Pino candelillo, ocote, pino canis, pinabete, pino llorón [Spanish].
Syn: Pinus tenuifolia Benth. 1842 non Salib. 1796; P. escandoniana Roezl 1857; P. hoseriana Roezl 1857; P. tzompoliana Roezl 1857. Although Roezl was the first to describe this species, his herbarium material was lost until recently. In the interim, the name P. maximinoi became widely established, as this tree is widely used in plantation forestry. In order to avoid a disruptive and relatively pointless name change, Farjon and Frankis (1998) have proposed to conserve the binomial P. maximinoi. This would otherwise be the only valid binomial among the scores of pine species described by Roezl. For more on Roezl's role in the systematics of Mexican pines, see P. montezumae and Farjon and Styles (1997).
Trees to 20-35(-50) m tall and 70-90(-100+) cm dbh. Trunk straight, round, usually single. Branches horizontal, often whorled, developing into an open pyramidal and, at maturity, a thick, rounded open crown, with typical crown depth about 50% of tree height. Bark first smooth, gray-brown, later becoming rough and deeply fissured into large gray-brown plates. Branchlets long, slender, flexible, slightly drooping, with prominent decurrent pulvini. Leaves persisting 2-2.5 years, in fascicles of 5 (rarely 4 or 6), very slender, drooping, 20-35 cm long, 0.6-1.1 mm wide, light to glaucous green; margins serrulate under a 10X lens; stomata in 2-3 lines on all three surfaces; (2-)3(-4) medial resin canals; diploxylon; fascicle sheaths orange-brown fading to gray, 15-25(-30) mm long, persistent. Pollen cones crowded near the proximal end of new leading (sometimes lateral) shoots, cylindrical, 30-40 × 5-8 mm, pink-brown, subtended by subulate-lanceolate brown bracts. Seed cones borne in groups of 3-4, light brown in first year, maturing in second year on 10-15 mm long peduncles, ovoid to long-ovate, asymmetrical, oblique, red-brown, (4-)5-10(-12) × 4-8 cm when open. Peduncle oblique to cone axis; cones mature in winter, shed seeds, and soon fall. Seed scales (100-)120-160, thin, flexible, weak; apophyses flat with a light transverse keel; umbo small, flattish, with a small early-deciduous prickle. Seeds dark brown, 4-6 × 3-4 mm, wing pale yellow-brown, articulate, 16-20 × 4-8 mm. Cotyledons 6-8 (Perry 1991, Farjon and Styles 1997).
Mexico: Chiapas, Colima, Durango, Guerrero, Hidalgo, Jalisco, México, Michoacán, Morelos, Nayarit, Oaxaca, Puebla, Sinaloa, Tlaxcala, Veracruz; Guatemala; Honduras; El Salvador; NW Nicaragua. The Sinaloa population is disjunct. Mainly occurs in mountains, but has wide ecological amplitude that includes an early seral or gap-pioneer role in wet subtropical forest, canopy species in cloud forests, or as a member of drier pine-oak forests and woodlands. Occurs at elevations of (450-)900-1800(2800) m, paradoxically occurring at the highest elevations near its northwest range limits. Occurs on widely varying but usually well-drained soils in areas with 900-2500 mm annual precipitation (summer maximum). On more mesic sites it commonly occurs with P. tecunumanii and Liquidambar styraciflua, and at lower altitudes with P. oocarpa, and on woodland sites it may be joined by P. devoniana and P. pseudostrobus with an understory of grasses or Pteridium aquilinum. Farther north in it is found with Abies religiosa, P. ayacahuite, P. patula, P. pseudostrobus, P. douglasiana and Quercus spp. on somewhat drier sites that are subject to occasional frosts (Farjon and Styles 1997).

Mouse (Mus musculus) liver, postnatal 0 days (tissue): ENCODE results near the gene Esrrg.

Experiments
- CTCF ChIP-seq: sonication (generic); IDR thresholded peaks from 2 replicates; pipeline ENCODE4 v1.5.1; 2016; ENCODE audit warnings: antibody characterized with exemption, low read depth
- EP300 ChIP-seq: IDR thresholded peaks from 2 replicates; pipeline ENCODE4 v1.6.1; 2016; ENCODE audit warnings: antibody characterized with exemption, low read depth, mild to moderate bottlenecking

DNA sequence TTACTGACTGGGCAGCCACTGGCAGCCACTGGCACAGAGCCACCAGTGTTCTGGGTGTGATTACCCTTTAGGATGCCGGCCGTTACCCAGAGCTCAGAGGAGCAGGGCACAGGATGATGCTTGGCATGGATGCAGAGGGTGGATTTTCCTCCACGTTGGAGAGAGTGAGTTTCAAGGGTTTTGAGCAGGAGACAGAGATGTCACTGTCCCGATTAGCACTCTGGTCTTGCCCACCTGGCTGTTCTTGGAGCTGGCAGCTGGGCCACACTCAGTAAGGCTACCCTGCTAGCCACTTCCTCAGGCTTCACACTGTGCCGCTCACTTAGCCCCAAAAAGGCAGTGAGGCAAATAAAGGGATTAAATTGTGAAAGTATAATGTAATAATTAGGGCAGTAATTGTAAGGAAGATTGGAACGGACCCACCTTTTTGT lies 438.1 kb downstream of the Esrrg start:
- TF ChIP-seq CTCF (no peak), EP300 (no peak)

Zone 10 (cold hardiness limit between -1°C and +4.4°C) (Bannister and Neuner 2001).
The species is logged along with associated hard pines for use as firewood and to produce hewn timbers (Perry 1991).
Perry (1991) notes that the species is very common and easily seen along many major highways. He notes particularly fine trees along highway Mex-15 from Toluca to Morelia, Patzcuaro and Uruapan. He also mentions trees along Mex-190 near San Cristobal de las Casas in Chiapas; in Guatemala along highway CA-1 near Guatemala City; in Honduras a few kilometers east of Tegucigalpa on Highway 4; and in El Salvador near the towns of La Palma and Chalatenango, near the Honduras border.
I have seen it to very good advantage on the eastern slopes of Nevado de Colima on the road to Ciudad Guzman; near Uruapan in Michoacán; and on highway Mex-40 between Mazatlan and Durango on the western ramparts (at about 2,500-3,000 m elevation) of the Sierra Madre Occidental.
In El Salvador, it occurs with Pinus oocarpa var. oocarpa on Cerro el Pital in La Palma town and above, at 900-1500 m elevation. While you're there, from 1500 to 2500 the forest is mixed with Pinus tecunumanii and Pinus pseudostrobus var. apulcensis, and above 2000 m it is easy to find pure and mixed forests of Pinus ayacahuite. Also in El Salvador, on Cerro Montecristo, there natural forests of Pinus maximinoi mixed with Pinus oocarpa var. oocarpa on the lowest peaks (Fernando Tobar email 2008.11.12).
In southern Mexico and Guatemala, this species is a host to the dwarf mistletoe Arceuthobium globosum subsp. grandicaule (Hawksworth and Wiens 1996).
Farjon, Aljos and Michael P. Frankis. 1998. Proposal to conserve the name Pinus maximinoi (Pinaceae) against three competing binomials. Taxon 47: 733-734.
Moore, H.E. 1966. Nomenclatural notes on the cultivated conifers. Baileya 14: 1-11.
Dvorak, W.S., E.A. Gutiérrez, W.J. Gapare, G.R. Hodge, L.F. Osorio, C. Bester and P. Kikuti. 2000. Pinus maximinoi. Pp. 106-127 in Conservation & Testing of Tropical & Subtropical Forest Tree Species by the CAMCORE Cooperative. Raleigh, NC: College of Natural Resources, NCSU.
López-Upton, Javier, and Jeffrey K. Donahue. 2003. Pinus maximinoi. Species description in the Tropical Tree Seed Manual. Available http://www.rngr.net/Publications/ttsm/Folder.2003-07-11.4726 (accessed 2007.08.31).
Last Modified 2014-03-29